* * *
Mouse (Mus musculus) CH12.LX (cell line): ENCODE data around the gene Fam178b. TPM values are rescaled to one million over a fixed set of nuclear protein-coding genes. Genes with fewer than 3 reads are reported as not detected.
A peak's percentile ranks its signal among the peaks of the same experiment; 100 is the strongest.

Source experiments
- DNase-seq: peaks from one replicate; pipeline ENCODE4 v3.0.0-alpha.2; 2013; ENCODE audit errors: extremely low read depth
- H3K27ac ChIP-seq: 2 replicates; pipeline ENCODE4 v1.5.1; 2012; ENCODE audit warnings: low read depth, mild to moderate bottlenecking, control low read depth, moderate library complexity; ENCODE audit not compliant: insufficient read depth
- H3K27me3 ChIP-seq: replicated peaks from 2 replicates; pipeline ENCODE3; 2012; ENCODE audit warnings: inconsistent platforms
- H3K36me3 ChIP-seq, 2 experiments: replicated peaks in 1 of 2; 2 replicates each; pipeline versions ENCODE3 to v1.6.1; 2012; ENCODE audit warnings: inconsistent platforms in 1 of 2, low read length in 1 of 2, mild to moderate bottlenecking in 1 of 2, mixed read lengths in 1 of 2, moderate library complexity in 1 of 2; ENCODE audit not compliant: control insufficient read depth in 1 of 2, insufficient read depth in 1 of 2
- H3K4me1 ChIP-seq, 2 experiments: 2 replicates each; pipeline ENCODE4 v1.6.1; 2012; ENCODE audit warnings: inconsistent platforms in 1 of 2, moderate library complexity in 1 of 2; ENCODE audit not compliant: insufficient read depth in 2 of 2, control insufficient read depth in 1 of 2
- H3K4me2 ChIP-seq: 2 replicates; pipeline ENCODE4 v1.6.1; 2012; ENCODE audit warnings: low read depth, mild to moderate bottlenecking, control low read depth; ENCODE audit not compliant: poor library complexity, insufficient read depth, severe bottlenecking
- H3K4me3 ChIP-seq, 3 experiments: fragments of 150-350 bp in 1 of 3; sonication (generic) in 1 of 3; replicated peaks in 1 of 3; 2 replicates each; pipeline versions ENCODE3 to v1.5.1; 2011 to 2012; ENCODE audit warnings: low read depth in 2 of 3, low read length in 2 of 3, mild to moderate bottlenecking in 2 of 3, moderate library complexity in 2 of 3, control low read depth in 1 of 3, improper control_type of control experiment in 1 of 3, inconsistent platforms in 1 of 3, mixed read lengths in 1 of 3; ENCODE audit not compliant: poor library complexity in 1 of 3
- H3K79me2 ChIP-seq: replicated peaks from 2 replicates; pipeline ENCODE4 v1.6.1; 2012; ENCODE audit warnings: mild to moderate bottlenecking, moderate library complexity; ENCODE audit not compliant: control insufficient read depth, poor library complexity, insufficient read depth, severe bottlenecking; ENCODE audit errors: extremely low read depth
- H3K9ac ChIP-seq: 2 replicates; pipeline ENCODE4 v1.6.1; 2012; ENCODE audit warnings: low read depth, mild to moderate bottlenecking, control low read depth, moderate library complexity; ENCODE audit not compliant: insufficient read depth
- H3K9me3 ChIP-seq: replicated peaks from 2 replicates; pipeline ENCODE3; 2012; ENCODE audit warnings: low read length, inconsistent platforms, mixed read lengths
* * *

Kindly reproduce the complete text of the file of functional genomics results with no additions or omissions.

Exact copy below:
Mouse (Mus musculus) CH12.LX (cell line): ENCODE data around the gene Fam178b. TPM values are rescaled to one million over a fixed set of nuclear protein-coding genes. Genes with fewer than 3 reads are reported as not detected.
A peak's percentile ranks its signal among the peaks of the same experiment; 100 is the strongest.

Source experiments
- DNase-seq: peaks from one replicate; pipeline ENCODE4 v3.0.0-alpha.2; 2013; ENCODE audit errors: extremely low read depth
- H3K27ac ChIP-seq: 2 replicates; pipeline ENCODE4 v1.5.1; 2012; ENCODE audit warnings: low read depth, mild to moderate bottlenecking, control low read depth, moderate library complexity; ENCODE audit not compliant: insufficient read depth
- H3K27me3 ChIP-seq: replicated peaks from 2 replicates; pipeline ENCODE3; 2012; ENCODE audit warnings: inconsistent platforms
- H3K36me3 ChIP-seq, 2 experiments: replicated peaks in 1 of 2; 2 replicates each; pipeline versions ENCODE3 to v1.6.1; 2012; ENCODE audit warnings: inconsistent platforms in 1 of 2, low read length in 1 of 2, mild to moderate bottlenecking in 1 of 2, mixed read lengths in 1 of 2, moderate library complexity in 1 of 2; ENCODE audit not compliant: control insufficient read depth in 1 of 2, insufficient read depth in 1 of 2
- H3K4me1 ChIP-seq, 2 experiments: 2 replicates each; pipeline ENCODE4 v1.6.1; 2012; ENCODE audit warnings: inconsistent platforms in 1 of 2, moderate library complexity in 1 of 2; ENCODE audit not compliant: insufficient read depth in 2 of 2, control insufficient read depth in 1 of 2
- H3K4me2 ChIP-seq: 2 replicates; pipeline ENCODE4 v1.6.1; 2012; ENCODE audit warnings: low read depth, mild to moderate bottlenecking, control low read depth; ENCODE audit not compliant: poor library complexity, insufficient read depth, severe bottlenecking
- H3K4me3 ChIP-seq, 3 experiments: fragments of 150-350 bp in 1 of 3; sonication (generic) in 1 of 3; replicated peaks in 1 of 3; 2 replicates each; pipeline versions ENCODE3 to v1.5.1; 2011 to 2012; ENCODE audit warnings: low read depth in 2 of 3, low read length in 2 of 3, mild to moderate bottlenecking in 2 of 3, moderate library complexity in 2 of 3, control low read depth in 1 of 3, improper control_type of control experiment in 1 of 3, inconsistent platforms in 1 of 3, mixed read lengths in 1 of 3; ENCODE audit not compliant: poor library complexity in 1 of 3
- H3K79me2 ChIP-seq: replicated peaks from 2 replicates; pipeline ENCODE4 v1.6.1; 2012; ENCODE audit warnings: mild to moderate bottlenecking, moderate library complexity; ENCODE audit not compliant: control insufficient read depth, poor library complexity, insufficient read depth, severe bottlenecking; ENCODE audit errors: extremely low read depth
- H3K9ac ChIP-seq: 2 replicates; pipeline ENCODE4 v1.6.1; 2012; ENCODE audit warnings: low read depth, mild to moderate bottlenecking, control low read depth, moderate library complexity; ENCODE audit not compliant: insufficient read depth
- H3K9me3 ChIP-seq: replicated peaks from 2 replicates; pipeline ENCODE3; 2012; ENCODE audit warnings: low read length, inconsistent platforms, mixed read lengths